Her most noted role came in early 1898 when she was chosen to replace an actress named Caroline Miskle Hoyt, the star of a play entitled, “A Contented Woman.” The young Miss Hoyt had died unexpectedly, and Belle stepped into the deceased actress’s role and continued it very successfully for another three years. During this time she toured across the country amid great fanfare. In her obituary in the Easton Daily Express on September 21, 1900, the editor commented on her success in this play, noting, “She was particularly fitted for it – her beautiful face and form and the grace and ease of her carriage – captivated her audiences wherever she appeared.” In 1899 Belle had engaged a playwright named Forbes Hermans to write for her a play with a western theme. This play, “Jess of the Bar Z,” opened in Syracuse, New York in September, 1900 to rave reviews. It seemed as if Belle Archer was at the beginning of yet another season of theatrical success and stardom. But yet, it was not to be.
On Sunday, September 16, 1900, while waiting to change trains at the station in Jamestown, New York, Belle Archer fell due to a broken board on the platform. She apparently careened head first onto the railroad tracks, causing a serious head injury. She was eventually able to board a train, and by Monday morning she seemed to be recovering. However, later that day she took a turn for the worse. By very early Tuesday morning she had become completely paralyzed on her right side, and by 5:30am she lost consciousness. She was taken to an emergency hospital in the tiny town of Warren, Pa., where she died on the evening of Wednesday, September 19, 1900. After her untimely death, Miss Archer was first brought to New York City. She was then transported back to Easton by the Lehigh Valley Railroad on the 3:34pm train. Her coffin was personally met by Easton Mayor B. Rush Field, who had been a friend of the family, along with countless other local admirers and mourners. Mayor Field also made all the funeral arrangements.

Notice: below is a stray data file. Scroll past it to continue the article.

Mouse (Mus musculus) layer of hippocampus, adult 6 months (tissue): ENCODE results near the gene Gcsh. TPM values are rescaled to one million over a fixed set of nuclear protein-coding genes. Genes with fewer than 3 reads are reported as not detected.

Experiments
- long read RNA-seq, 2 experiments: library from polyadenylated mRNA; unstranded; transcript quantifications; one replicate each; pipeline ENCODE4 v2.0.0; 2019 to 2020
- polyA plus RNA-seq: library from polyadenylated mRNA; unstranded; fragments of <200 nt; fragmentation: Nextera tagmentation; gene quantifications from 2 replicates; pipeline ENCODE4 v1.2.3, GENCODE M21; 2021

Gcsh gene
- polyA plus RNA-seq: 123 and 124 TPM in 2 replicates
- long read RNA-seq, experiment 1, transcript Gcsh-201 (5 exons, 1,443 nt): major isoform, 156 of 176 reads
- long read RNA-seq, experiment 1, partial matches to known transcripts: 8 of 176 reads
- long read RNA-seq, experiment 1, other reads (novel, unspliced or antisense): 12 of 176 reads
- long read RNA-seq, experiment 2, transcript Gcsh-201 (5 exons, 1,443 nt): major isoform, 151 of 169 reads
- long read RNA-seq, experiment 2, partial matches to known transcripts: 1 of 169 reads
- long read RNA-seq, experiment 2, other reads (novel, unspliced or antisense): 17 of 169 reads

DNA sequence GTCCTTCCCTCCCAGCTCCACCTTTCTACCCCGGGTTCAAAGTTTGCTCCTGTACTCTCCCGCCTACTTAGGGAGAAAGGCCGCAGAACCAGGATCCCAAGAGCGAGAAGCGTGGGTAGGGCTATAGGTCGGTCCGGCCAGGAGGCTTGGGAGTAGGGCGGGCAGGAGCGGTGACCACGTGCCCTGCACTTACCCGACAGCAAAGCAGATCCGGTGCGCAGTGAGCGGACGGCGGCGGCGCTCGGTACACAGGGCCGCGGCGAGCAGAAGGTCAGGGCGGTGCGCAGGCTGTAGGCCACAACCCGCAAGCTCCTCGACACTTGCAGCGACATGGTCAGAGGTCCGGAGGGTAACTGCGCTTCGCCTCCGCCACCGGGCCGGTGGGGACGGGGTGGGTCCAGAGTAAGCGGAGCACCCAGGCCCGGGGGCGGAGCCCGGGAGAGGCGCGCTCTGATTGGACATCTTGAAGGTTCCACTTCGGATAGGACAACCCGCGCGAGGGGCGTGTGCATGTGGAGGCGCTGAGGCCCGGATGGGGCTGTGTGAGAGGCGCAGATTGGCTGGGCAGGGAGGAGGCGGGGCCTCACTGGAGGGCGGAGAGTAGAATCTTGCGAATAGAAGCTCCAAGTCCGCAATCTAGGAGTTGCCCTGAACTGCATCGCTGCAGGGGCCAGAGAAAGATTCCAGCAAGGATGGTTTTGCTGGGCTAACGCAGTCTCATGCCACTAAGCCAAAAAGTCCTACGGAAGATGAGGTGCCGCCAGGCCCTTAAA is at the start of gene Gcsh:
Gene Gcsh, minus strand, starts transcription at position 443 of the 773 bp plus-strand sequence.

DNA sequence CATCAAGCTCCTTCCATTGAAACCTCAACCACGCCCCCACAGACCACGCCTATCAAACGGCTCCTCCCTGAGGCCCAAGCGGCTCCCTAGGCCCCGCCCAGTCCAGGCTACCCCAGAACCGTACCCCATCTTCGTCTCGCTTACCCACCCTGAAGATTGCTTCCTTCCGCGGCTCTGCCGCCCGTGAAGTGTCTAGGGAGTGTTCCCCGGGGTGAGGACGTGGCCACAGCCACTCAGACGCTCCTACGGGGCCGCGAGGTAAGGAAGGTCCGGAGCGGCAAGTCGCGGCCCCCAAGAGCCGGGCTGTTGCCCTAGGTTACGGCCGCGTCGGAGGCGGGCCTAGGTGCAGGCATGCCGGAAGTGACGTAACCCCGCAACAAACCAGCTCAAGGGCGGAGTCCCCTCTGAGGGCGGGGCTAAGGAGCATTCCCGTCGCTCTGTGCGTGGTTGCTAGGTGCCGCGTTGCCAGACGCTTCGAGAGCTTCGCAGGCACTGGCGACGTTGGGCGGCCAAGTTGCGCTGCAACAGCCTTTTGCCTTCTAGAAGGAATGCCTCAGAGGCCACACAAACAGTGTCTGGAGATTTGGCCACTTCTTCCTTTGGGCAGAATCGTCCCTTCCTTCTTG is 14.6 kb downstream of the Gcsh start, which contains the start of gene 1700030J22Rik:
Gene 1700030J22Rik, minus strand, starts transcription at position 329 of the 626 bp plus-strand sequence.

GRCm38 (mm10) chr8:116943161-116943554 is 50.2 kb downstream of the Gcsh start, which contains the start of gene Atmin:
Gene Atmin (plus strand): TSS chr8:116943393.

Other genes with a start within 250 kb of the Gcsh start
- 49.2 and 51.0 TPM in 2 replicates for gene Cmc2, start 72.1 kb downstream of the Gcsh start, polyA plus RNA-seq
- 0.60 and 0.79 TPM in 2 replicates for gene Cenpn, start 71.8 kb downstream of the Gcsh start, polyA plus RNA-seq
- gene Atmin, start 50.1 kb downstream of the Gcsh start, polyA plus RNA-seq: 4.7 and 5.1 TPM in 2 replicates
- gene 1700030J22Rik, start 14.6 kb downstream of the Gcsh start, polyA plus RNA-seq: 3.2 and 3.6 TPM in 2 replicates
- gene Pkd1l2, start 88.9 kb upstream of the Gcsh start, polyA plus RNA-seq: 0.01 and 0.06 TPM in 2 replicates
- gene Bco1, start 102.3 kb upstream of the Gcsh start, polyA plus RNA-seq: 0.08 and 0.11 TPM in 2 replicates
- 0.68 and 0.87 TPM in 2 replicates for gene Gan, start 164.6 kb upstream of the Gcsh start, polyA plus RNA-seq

Her funeral was held in the tiny chapel at the Easton Cemetery, where the Easton Daily Express noted that she was given “a simple but impressive Episcopal burial service.” The Rev. B.J. Davis, of the Trinity Episcopal Church of Easton, assisted by the Rev. Dr. Otis A. Glazebrook of St. John’s Episcopal Church at Elizabeth, NJ, conducted the service. The funeral ended by Easton citizen Albert Rute singing the solo, “Angels Ever Bright and Fair.”
Miss Archer was buried in the family plot in the north eastern section of Easton Cemetery. Fittingly, her grave is surrounded by some of Easton’s most notable people, including Andrew Reeder, who was the governor of Kansas during the turbulent 1850’s; Herman Simon, whose 13th Street silk mill was at one time the largest in the world; and Henry C. Tilton, a Civil War hero who fought in 1864 with David Farragut at the Battle of Mobile Bay, and was later Easton’s first police chief in the 1880’s. not far away is the grave of Solomon Bush, co-owner of Bush & Bull’s, once Easton’s largest dry goods store. Her tombstone is an impressive sight, a six foot tall stone. On its northern side is a bronze plaque with a copy of her favorite portrait. Her epitaph, though somewhat oddly worded, is a fitting and moving tribute to one of the stage’s brightest stars, and one of Easton’s finest citizens, cut down prematurely in the prime of life.
- September, 05, 1858
- September, 19, 1900
- Easton Cemetery